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They wear bike helmets and seat belts. They travel in pairs and follow a strict routine, making sure to be in bed by 10:30 p.m. They spray their clothes with mosquito repellent and watch out for faulty heaters. They don't swim, drink or engage in risky behavior and are carefully supervised.
But Mormonism's nearly 70,000 full-time missionaries are assigned to nations across the globe, where they spend two years or 18 months looking for potential converts. That means some toil in dangerous locales. Some have witnessed or been victims of horrific violence, natural disasters and political instability, where they have had to flee from gun-toting rebels, car-burning protests and charged rallies. Many have survived muggings, train wrecks, dengue fever and other assorted diseases.
Now the world seems to be getting even scarier. But how bad is it for the faith's army of proselytizers?
This week officials in the Utah-based Church of Jesus Christ of Latter-day Saints are sending a lengthy, detailed and anonymous survey to its young force of male and female missionaries, asking pointed questions about their safety.
Mormon authorities want to know what it's like on the front lines for these 62,000 emissaries.
"The safety of missionaries is of great importance to the church," LDS Church spokesman Eric Hawkins said in a statement. "This survey is to help us better understand the day-to-day experiences and perceptions of missionaries around the world related to physical safety."
No single act or series of occurrences triggered the outreach, he said. Rather, the survey contains questions about whether missionaries have experienced or observed physical harm, such as being punched, kicked, choked, restrained, bitten by a dog or in any other way injured.
It also asks about harassment, including obscene gestures, catcalls, exposure or stalking. It wants to know if respondents have been grabbed, groped, kissed or otherwise sexually assaulted and, if so, when and where.
One section has queries about housing whether they feel safe and have fire escapes and clean water.
Identities will be kept confidential even the respondents' mission presidents won't have access to them to guarantee candor.
"The data from this survey will help us identify areas or circumstances where missionary safety may be at the greatest risk," Hawkins said. "We intend to use the results to review and modify, as needed, missionary safety guidelines and instructions."
LDS leaders believe these zealous volunteers "are divinely watched over in the work they perform," he said. "However, we believe it's important to understand their circumstances and make appropriate adjustments when needed."
Hawkins added that the results may spur leaders to "alter assignments or provide missionaries with more specific guidelines to enhance their safety."
One such adjustment happened last year, when an outbreak of Zika virus and other mosquito-borne ailments prompted the church to allow female missionaries to wear long skirts or dress pants typically forbidden in the dress code to protect themselves from insect bites. That change affected missions in Africa, Asia, the Caribbean, Central America, Europe, Mexico, the Pacific, Philippines and South America.
Traditionally, though, Mormon missionaries suffer fewer accidents and deaths than others in their age cohort starting at 18 for "elders" and 19 for "sisters."
That's partly because they are "instructed to minimize the objects they have with them and only carry cash sufficient for that day's needs," the church's policy states. "If accosted by thieves, missionaries are trained not to resist, to avoid confrontation and to give up whatever money they have."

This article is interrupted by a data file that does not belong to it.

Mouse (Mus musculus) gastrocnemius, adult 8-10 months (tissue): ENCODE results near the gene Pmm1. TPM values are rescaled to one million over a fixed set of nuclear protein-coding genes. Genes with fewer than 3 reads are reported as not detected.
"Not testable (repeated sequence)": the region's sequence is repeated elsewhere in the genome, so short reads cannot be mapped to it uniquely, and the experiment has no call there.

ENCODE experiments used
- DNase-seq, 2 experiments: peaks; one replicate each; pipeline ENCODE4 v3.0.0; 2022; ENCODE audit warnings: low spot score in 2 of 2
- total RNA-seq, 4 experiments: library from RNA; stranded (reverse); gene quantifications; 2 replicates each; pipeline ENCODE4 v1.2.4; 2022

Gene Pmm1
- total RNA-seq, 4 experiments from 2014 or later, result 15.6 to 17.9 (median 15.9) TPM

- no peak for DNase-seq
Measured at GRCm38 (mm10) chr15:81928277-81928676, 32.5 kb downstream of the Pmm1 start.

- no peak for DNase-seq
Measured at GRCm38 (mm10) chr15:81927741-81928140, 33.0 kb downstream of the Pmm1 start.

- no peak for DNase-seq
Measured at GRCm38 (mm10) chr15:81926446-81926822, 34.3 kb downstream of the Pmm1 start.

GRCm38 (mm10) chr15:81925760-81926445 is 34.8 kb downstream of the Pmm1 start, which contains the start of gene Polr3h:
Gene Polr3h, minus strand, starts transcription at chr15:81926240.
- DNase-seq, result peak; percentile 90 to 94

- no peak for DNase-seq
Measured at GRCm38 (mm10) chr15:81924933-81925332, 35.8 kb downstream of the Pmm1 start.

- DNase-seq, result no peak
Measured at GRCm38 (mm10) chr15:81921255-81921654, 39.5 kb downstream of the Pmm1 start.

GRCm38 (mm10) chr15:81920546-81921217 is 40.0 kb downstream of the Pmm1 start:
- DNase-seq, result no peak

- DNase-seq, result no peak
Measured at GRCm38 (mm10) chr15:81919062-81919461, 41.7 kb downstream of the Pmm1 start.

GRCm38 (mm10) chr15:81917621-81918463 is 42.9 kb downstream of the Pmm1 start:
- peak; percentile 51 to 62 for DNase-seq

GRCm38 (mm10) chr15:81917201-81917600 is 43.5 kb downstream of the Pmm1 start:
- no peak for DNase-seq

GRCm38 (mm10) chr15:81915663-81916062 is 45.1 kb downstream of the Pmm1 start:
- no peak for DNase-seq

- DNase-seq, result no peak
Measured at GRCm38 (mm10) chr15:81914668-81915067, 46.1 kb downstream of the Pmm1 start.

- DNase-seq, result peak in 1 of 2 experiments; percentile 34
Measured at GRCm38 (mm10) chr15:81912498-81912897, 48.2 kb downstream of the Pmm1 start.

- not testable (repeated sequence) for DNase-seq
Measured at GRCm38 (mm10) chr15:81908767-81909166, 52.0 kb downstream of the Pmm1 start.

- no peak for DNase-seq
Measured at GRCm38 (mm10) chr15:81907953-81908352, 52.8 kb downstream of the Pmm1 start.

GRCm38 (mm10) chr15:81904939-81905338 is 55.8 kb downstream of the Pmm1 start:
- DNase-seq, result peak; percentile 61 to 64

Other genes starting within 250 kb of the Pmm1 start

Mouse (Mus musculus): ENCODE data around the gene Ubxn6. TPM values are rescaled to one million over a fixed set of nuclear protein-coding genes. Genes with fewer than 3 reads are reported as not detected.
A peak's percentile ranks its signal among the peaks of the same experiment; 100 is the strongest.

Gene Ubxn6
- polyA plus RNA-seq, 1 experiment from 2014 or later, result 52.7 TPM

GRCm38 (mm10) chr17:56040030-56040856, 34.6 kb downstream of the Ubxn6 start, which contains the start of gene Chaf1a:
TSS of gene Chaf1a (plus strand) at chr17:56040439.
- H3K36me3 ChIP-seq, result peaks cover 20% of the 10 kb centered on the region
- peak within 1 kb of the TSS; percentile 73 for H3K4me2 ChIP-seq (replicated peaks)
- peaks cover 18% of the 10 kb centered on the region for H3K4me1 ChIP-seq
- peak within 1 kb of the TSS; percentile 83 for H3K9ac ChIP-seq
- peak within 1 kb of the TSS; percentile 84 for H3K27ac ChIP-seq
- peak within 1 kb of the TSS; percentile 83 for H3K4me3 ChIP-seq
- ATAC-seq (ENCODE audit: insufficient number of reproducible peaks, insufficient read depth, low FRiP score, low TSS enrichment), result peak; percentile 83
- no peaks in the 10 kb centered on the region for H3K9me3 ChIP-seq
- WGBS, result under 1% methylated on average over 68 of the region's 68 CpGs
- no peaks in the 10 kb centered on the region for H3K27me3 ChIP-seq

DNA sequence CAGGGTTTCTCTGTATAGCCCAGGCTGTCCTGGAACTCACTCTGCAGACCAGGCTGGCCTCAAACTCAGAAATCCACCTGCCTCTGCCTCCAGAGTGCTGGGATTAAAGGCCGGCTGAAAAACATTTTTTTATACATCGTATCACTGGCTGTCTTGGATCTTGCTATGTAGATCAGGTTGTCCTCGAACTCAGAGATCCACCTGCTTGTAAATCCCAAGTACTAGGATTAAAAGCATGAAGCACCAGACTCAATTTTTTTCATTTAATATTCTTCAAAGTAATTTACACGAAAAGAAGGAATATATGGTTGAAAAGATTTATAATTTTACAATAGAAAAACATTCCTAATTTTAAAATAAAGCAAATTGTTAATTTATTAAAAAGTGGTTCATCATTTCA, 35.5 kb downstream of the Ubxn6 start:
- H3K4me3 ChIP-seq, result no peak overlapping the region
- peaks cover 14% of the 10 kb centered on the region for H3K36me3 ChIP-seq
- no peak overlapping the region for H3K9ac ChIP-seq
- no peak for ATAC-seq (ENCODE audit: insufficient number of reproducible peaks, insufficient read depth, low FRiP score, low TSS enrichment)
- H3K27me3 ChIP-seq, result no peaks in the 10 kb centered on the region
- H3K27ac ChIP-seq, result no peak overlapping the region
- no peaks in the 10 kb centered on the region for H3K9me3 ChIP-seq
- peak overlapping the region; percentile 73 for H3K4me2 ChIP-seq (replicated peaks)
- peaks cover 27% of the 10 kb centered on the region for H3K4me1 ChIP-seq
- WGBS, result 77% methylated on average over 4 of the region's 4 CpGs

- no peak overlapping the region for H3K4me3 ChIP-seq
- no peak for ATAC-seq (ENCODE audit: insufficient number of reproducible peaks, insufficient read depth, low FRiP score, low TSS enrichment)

In 2013, about a dozen Mormon missionaries died, well above the typical average, which hovers between three and six a year.
However, even the higher number remained well below death rates for those same age groups across U.S. and world populations as tracked by the World Health Organization and several prominent academic journals. Like-aged rates of death for nonmissionaries are six to 20 times higher, depending on the measures used.
Still, there have been occasions in which Mormon emissaries were evacuated from a country.
In the 1970s, missionaries in Argentina were given codes to call to find out whether to stay put or head to Buenos Aires, should that country go to war with Chile (it didn't). In the 1980s, Haiti was rocked by coups, and elders and sisters were locked down each time. In 2004, senior LDS couples in Siberia had to keep passports and cellphones on them at all times and couldn't wear their missionary name tags in certain neighborhood or cities because of tensions with the United States.
In recent years, civil unrest in Ukraine and the Ebola outbreak in Liberia and Sierra Leone caused church authorities to withdraw or move some missionaries to more stable regions. In 2013, an 18-year-old missionary from Bountiful was among survivors of a horrific train derailment in Spain that killed at least 80 people. And last year, several missionaries were severely wounded in the terrorist bombing at an airport in Belgium.
But missionaries can't stay out of airports, or urban centers, for that matter. These young Latter-day Saints often find their greatest spiritual successes among the down-and-out in rough neighborhoods including U.S. inner cities teeming with hostilities and potential threats.
By hearing directly from missionaries, Mormon authorities hope to balance these competing needs: finding people to baptize while keeping the baptizers from harm.
"Listen to and follow the promptings of the [Holy] Spirit, which can warn you of danger," the faith's so-called "white handbook" counsels missionaries.
But surveys from the actual troops can help, too.